From Online Awareness to Real-World Change
On Wednesday, June 21st, three organizations joined Information for Action to present how to go from online awareness to real-world change. Here are highlights from their presentations. A download of the presentation is available below.
We live in an increasingly digital world: according to recent studies, 80 percent of Americans get their news through social media or online sources, 48 percent of us are following issues but not actively getting involved, and Facebook users spend around 50 minutes a day on the platform. How we consume information for real-world change has completely shifted. In this context “slacktivism” has been lauded and criticized. It is the act of supporting a cause via liking, sharing, or commenting about an issue through social media (for more articles on the issue check out our previous twitter posts). This can be hugely powerful to promote movements. It also isn’t the entire picture – real-world engagement is also important for sustained change.
The way we respond to hot button issues is evolving. The news cycle is churning out headlines every hour that provoke our passions and stoke our fears. Harnessing this digitally-sparked motivation and breathing life into it is what three organizations are doing. Here are highlights from their presentations:
Key Question: How do we help people understand purchasing a cup of coffee makes a huge impact?
Highlights from Doug Hewitt, Co-founder
Key Question: How can we put Indigenous rights and territories at the forefront of the fight to defend our planet?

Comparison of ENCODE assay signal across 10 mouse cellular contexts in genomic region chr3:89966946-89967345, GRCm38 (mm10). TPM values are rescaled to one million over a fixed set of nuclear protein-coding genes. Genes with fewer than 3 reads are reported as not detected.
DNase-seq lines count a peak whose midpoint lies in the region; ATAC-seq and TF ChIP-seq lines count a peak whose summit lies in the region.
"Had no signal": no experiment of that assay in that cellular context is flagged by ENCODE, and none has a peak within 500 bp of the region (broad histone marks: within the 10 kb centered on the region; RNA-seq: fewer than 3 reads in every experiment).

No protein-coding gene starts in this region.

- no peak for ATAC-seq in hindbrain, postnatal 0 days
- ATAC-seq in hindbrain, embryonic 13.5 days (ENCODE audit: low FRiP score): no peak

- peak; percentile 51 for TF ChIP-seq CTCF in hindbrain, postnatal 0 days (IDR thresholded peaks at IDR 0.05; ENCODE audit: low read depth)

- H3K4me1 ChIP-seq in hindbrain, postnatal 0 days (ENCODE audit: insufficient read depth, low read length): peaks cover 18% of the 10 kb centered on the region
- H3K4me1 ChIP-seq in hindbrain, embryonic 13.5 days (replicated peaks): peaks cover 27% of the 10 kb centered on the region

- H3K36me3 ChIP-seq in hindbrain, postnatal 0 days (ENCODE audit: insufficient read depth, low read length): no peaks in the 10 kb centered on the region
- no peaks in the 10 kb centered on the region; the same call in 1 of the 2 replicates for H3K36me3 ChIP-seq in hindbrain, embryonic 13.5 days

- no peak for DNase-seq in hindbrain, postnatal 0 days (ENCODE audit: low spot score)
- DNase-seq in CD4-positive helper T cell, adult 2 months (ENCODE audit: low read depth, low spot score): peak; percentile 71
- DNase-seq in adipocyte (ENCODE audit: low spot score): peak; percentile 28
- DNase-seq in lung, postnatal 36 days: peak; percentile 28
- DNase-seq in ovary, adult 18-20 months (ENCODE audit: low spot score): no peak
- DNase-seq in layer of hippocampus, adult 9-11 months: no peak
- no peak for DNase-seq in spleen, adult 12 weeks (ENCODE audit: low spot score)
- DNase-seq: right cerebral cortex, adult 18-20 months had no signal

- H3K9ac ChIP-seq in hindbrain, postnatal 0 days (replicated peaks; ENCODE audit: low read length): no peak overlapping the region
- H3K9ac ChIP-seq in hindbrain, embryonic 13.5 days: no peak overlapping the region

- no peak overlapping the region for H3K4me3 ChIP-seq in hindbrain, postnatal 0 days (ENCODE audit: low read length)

Highlights from Christian Poirier, Program Director
Christian coordinated Amazon Watch’s Brazil Program since 2009 and also led the organization’s efforts to encourage a shift toward non-hydro energy alternatives in Brazil’s electricity matrix. He has over sixteen years experience in the fields of international development and advocacy focusing on environmental, agrarian, and social justice issues. Surprisingly to some, California is a major importer of Amazon crude and Amazon Watch is leading the way to pressure companies to stop the practice of drilling in the Amazon. Whether Californians’ know it or not, they have the unique potential to make a huge impact in the fight for the plant. Through advocacy, awareness, and collaboration, Californians can make a difference by joining Amazon Watch’s efforts to lobby for an end to crude drilling in the Amazon. In addition, by empowering and protecting Indigenous leaders, homegrown efforts can thrive to stop the supply of oil from the Amazon while also preserving the Amazon rainforest. Join Amazon Watch’s campaigns and learn more at www.amazonwatch.org
Key Question: How do we shift from power ‘over’ to power ‘with’?
Highlights from Ashlee George, Senior Program Associate
An Oakland, California native, Ashlee is deeply committed to social justice with an emphasis on healing. She has amassed a range of expertise in restorative justice philosophy and practices, curriculum design and development (especially development of youth curriculums and programs), restorative practices training, and pre-adjudication diversion. As Einstein said, “If we want to solve a problem, we can’t solve it if we continue to think the same way we were thinking when we created it.” Restorative Justice helps us to re-think the status quo of criminal justice, which currently asks three questions when a crime is committed: What rule/ law was broken? Who broke it? What punishment is deserved? Restorative Justice asks instead: Who was harmed? What are their needs? Whose obligation is it to meet those needs? Once we shift our thinking, Impact Justice believes we can help divert youth from the criminal justice system through community programs, reduce recidivism by improving prison conditions, and strengthen communities through research and engagement. Various opportunities to volunteer, learn more, and support communities across the country are available at www.impactjustice.org